A bouncing four-month-old with a
soft black and white coat and gleaming eyes, Leo the pup is sharp as a whip.
The handsome little guy has already learned how to sit, lie down and stand up,
eager to be a good boy.
And thanks to a procedure he has
just undergone, he is now more than just a clever youngster. While Leo is not
exactly bionic, he’s not far off.
Young Leo was diagnosed with a rare
condition in his hind legs commonly known as slipped hocks. The condition,
known in medical terms as hyperextension syndrome or tarsal hyperextension, is
a hyperextension of the talocrural, also known as the tarsal, hock or ankle,
“A dog affected with this appears
to look as if it is walking on tip toes and the condition results in a
non-painful lameness,” said Dr. Colin Manson of Cayman Animal Hospital.
In Leo’s case, the hyperextension
was locking his ankle joint, turning his knees inward causing a pigeon-toed
gait when he walked. Instead of trotting, Leo resorted to bunny hopping. Dr.
Colin says he has only seen three cases of slipped hocks in his professional
career, and the consensus is that it does not resolve itself over time.
But Leo had a stroke of good
fortune. Cayman Animal Rescue Enthusiasts, a local non-profit group, stepped in
to help. The group has appealed to the public donate their spare change to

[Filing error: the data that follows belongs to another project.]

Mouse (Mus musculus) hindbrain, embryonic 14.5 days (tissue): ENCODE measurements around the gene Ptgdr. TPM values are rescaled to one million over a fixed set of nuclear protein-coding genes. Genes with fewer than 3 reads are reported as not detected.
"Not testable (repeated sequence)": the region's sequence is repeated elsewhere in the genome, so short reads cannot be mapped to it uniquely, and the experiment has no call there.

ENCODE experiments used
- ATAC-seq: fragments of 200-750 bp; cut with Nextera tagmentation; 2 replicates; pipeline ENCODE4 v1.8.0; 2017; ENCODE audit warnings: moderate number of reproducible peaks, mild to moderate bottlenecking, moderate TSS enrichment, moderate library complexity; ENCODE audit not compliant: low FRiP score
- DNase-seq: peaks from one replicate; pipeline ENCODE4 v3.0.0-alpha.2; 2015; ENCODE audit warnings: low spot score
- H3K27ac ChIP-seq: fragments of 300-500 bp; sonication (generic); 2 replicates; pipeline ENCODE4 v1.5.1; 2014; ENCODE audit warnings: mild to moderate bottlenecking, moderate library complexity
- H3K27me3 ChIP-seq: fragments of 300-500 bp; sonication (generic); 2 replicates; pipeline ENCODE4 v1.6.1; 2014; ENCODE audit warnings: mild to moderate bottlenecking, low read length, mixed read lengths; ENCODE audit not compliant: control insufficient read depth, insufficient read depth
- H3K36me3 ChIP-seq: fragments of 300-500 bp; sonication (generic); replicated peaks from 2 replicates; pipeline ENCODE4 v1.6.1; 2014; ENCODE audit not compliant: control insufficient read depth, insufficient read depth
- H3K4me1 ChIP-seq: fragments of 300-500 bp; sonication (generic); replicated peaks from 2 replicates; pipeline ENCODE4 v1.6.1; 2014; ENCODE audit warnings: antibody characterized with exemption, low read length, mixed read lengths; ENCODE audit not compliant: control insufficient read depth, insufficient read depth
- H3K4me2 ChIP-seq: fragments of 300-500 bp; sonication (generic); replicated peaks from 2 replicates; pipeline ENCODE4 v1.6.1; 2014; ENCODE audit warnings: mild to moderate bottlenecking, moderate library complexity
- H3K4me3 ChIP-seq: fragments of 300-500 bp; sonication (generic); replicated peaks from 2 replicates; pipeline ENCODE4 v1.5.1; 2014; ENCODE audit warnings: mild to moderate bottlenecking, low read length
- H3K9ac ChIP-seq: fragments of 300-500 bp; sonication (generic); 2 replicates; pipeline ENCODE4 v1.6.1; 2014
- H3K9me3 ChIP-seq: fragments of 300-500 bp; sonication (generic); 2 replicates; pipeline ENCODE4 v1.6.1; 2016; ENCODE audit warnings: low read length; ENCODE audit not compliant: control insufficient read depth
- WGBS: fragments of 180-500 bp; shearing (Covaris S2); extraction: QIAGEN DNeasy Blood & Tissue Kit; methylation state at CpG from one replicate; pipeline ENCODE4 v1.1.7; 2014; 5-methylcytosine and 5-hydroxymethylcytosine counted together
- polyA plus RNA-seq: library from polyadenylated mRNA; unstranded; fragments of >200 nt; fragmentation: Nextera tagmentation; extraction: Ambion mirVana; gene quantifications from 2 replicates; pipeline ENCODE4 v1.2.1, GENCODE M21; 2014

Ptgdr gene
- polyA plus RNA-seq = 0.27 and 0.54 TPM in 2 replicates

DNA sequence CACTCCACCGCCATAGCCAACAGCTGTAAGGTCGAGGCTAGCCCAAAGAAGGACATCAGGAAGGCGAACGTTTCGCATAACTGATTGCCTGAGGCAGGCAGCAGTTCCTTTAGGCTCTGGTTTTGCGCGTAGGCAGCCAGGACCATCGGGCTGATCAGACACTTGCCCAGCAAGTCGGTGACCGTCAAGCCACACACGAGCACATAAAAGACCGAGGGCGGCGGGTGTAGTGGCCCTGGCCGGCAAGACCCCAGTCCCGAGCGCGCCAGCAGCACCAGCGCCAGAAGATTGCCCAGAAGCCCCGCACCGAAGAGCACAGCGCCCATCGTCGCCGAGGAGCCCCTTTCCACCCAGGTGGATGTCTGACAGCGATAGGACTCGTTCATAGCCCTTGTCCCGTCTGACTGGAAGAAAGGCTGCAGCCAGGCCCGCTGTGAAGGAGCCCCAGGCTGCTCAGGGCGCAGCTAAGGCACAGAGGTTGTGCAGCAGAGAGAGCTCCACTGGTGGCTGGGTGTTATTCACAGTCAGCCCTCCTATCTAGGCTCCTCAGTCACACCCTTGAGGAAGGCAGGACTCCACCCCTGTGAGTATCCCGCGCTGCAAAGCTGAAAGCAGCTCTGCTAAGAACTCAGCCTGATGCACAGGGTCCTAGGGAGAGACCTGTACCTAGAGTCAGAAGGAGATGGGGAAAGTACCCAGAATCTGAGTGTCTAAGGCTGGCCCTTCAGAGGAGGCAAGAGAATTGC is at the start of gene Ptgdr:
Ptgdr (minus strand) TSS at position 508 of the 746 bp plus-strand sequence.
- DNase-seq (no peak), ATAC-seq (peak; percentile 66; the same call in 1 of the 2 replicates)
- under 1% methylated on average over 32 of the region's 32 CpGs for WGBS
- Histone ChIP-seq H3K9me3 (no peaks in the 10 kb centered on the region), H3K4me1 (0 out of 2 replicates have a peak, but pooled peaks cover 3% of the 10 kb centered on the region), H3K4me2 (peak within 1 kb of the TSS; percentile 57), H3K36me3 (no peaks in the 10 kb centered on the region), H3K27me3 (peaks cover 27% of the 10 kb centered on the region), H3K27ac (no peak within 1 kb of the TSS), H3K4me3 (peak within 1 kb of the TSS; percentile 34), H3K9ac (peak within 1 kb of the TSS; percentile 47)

defer the cost of ground-breaking surgery, to help retrain the muscle groups in
Last week, Dr. Colin inserted four
pins into the bone at specific points on each of Leo’s hind legs. Then two bars
were attached to the pins to hold them in place. All that was left were a pair
of little boots with rings on the toes and some elastic bands.
The contraptions are called dynamic
external fixators, as they allow limited movement. With the elastic bands
attached to the pins gently pulling Leo’s legs into the correct position, the
idea is to allow Leo’s legs to get used to moving in the normal range of
Left in place for up to three to
four weeks, they should prevent the hyperextension from happening again. Soon,
he’ll be able to run and play just like a normal dog.
Though they may look rather
drastic, Dr. Colin says once in place the fixators are not painful.
“Leo may feel some discomfort in
the soft tissues, but once those pins are in there, they don’t hurt because
they don’t move,” he explained, with assurances that Leo is on painkillers and
other medications to ensure he’s comfortable.
“He’ll be a little sore, but he’ll
Indeed, little Leo was his usual
bouncy self only a day after the surgery, prancing around the hospital with
newly acquired ease.
“We are doing our best to treat him
like he’s normal and not fuss over him too much so he doesn’t get spoiled,”
said Dr. Colin.
Gauging from the coos and cuddles
Leo gets wherever he goes, however, that seems highly unlikely.